• Use whatever disinfectant the manufacturer recommends.
    • Gigasept, Cidex and Dettol endoscopic disinfectants are available.
    • Follow health and safety rules regarding use of these products.


Dietary Preparation

  • Nil per os for a minimum of 12 hours.


Other Preparation

  • Oral intestinal cleansing agents the afternoon prior to examination.
  • Use Colyte, Golytely or similar preparation (Klean Prep or Picolax in UK).
  • Use ONLY warm water enemas on the morning of the examination.
    Bandage tail to reduce soiling and aid location of anus in long-haired breeds.

The endoscopist should wear protective clothing.



Step 1 - Pass endoscope

  • Lay patient in left lateral recumbancy.
  • Lubricate distal end of endsocope with KY gel.
  • Gently insert endoscope into the rectum and inflate with air.

Core Procedure

Step 1 - Endoscopic examination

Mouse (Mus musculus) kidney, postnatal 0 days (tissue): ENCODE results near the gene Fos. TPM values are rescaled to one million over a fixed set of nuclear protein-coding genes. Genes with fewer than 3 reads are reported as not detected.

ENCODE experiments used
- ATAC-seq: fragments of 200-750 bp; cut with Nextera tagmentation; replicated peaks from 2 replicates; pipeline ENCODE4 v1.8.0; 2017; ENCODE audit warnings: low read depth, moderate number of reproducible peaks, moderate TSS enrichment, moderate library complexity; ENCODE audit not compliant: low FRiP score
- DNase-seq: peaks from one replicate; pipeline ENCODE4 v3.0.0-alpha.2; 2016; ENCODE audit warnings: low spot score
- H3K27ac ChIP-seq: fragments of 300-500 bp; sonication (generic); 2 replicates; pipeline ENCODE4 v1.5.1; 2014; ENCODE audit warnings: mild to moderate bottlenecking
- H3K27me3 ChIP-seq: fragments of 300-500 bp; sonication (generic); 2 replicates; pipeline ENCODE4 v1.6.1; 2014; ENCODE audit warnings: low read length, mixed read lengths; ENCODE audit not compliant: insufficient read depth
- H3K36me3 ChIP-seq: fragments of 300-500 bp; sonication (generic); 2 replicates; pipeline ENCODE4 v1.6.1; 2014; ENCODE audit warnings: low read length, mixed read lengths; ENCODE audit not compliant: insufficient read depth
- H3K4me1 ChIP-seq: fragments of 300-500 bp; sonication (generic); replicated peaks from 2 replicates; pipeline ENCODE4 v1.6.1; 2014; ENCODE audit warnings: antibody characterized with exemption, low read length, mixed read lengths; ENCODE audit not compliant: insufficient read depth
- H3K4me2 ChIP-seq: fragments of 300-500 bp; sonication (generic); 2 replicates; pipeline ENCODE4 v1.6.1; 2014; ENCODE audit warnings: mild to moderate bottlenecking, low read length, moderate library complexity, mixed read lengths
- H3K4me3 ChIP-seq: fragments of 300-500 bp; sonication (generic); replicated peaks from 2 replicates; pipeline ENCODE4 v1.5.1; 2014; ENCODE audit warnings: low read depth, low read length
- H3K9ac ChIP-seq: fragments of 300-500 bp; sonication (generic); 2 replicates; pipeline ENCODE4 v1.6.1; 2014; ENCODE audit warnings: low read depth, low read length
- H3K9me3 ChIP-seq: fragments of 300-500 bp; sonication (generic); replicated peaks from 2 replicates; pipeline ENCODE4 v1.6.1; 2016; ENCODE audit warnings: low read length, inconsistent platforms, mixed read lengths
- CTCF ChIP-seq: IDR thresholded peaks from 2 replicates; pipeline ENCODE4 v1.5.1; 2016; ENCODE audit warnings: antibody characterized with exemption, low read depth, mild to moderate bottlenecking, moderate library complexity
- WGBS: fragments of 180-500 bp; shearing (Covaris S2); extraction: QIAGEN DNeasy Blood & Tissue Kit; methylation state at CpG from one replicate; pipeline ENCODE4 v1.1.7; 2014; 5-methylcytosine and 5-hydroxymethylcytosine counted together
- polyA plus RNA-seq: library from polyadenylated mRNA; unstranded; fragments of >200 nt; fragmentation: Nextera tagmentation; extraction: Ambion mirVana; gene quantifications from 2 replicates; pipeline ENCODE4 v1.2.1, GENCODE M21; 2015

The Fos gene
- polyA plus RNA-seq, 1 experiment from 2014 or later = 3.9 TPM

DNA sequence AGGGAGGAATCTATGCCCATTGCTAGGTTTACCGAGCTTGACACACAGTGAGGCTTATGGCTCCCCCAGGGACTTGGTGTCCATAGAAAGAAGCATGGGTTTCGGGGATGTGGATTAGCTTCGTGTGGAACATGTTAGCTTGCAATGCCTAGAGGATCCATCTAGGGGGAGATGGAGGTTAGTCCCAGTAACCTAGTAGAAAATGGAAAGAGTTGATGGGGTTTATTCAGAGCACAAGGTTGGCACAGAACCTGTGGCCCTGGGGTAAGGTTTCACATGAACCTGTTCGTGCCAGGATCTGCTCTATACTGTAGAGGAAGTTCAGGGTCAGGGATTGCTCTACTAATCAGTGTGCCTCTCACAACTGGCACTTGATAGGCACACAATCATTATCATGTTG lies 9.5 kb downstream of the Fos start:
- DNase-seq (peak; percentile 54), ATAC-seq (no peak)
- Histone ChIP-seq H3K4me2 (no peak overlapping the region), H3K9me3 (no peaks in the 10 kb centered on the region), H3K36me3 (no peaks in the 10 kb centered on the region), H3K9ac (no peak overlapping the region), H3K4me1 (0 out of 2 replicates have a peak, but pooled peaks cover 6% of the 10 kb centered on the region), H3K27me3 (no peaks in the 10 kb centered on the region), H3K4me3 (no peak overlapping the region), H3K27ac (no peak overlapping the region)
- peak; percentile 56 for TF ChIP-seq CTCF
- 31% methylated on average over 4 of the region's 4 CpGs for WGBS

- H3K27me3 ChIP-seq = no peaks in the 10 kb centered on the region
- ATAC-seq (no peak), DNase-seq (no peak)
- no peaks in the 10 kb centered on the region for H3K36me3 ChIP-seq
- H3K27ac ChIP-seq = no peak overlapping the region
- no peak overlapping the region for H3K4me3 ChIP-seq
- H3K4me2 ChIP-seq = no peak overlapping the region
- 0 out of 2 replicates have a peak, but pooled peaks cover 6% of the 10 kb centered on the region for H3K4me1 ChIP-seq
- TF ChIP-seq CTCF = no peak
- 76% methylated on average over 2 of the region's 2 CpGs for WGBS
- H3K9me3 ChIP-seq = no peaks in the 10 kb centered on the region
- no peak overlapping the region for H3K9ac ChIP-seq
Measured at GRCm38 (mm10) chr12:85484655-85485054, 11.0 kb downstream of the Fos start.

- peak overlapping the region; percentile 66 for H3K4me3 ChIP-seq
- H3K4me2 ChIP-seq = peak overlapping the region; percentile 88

• Once mucosa is visualized slowly advance the endoscope examining the mucosa as you proceed.
  • Air may have to be continually used to maintain visualization but do NOT overinflate.
  • Try to advance endoscope to the ileocecocolic junction.
  • This will be recognized as a 'button like' structure with a small blind ended sac immediately adjacent.
  • Flexures separating the descending/transverse and transverse/ascending colon are recognized as 'bends' as the endsocope is advanced.
  • Collect biopsy samples from any focal lesion and from all levels of the colon.
  • Unlike other endoscopic procedures, the rectum is best examined when gently withdrawing the endoscope while maintaining air inflation.

Step 2 - Biopsy collection